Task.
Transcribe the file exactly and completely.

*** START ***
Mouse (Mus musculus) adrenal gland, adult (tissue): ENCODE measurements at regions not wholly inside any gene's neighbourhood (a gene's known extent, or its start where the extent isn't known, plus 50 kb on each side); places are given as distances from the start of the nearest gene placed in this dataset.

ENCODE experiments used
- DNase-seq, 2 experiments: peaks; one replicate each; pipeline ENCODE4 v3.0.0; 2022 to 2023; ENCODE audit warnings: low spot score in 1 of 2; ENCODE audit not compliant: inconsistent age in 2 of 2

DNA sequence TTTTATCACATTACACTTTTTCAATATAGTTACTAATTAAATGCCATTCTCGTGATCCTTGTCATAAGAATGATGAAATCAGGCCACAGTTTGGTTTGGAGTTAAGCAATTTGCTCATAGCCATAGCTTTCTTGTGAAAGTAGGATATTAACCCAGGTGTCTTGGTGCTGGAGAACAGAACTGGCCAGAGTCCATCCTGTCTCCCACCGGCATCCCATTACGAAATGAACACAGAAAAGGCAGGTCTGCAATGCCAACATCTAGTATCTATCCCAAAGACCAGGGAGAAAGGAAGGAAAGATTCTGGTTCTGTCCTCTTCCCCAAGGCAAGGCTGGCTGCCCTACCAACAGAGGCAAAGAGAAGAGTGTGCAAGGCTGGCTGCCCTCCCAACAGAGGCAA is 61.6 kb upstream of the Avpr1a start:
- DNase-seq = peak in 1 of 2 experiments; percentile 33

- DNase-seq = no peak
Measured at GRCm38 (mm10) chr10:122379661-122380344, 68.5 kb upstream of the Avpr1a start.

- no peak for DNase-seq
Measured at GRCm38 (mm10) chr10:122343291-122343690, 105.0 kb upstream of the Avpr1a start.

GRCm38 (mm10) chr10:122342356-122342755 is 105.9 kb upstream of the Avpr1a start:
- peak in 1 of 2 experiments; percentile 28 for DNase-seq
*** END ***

Mouse (Mus musculus) adrenal gland, adult (tissue): ENCODE measurements at regions not wholly inside any gene's neighbourhood (a gene's known extent, or its start where the extent isn't known, plus 50 kb on each side); places are given as distances from the start of the nearest gene placed in this dataset.

ENCODE experiments used
- DNase-seq, 2 experiments: peaks; one replicate each; pipeline ENCODE4 v3.0.0; 2022 to 2023; ENCODE audit warnings: low spot score in 1 of 2; ENCODE audit not compliant: inconsistent age in 2 of 2

DNA sequence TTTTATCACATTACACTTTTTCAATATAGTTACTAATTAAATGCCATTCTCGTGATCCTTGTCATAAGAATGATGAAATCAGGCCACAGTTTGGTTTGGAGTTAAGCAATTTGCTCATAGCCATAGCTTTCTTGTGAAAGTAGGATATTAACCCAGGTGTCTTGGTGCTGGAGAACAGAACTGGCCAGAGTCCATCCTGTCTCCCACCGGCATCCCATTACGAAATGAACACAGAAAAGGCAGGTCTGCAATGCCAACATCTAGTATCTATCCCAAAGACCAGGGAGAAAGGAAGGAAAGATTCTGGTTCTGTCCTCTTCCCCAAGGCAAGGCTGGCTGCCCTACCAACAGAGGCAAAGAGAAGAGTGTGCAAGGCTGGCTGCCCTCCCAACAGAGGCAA is 61.6 kb upstream of the Avpr1a start:
- DNase-seq = peak in 1 of 2 experiments; percentile 33

- DNase-seq = no peak
Measured at GRCm38 (mm10) chr10:122379661-122380344, 68.5 kb upstream of the Avpr1a start.

- no peak for DNase-seq
Measured at GRCm38 (mm10) chr10:122343291-122343690, 105.0 kb upstream of the Avpr1a start.

GRCm38 (mm10) chr10:122342356-122342755 is 105.9 kb upstream of the Avpr1a start:
- peak in 1 of 2 experiments; percentile 28 for DNase-seq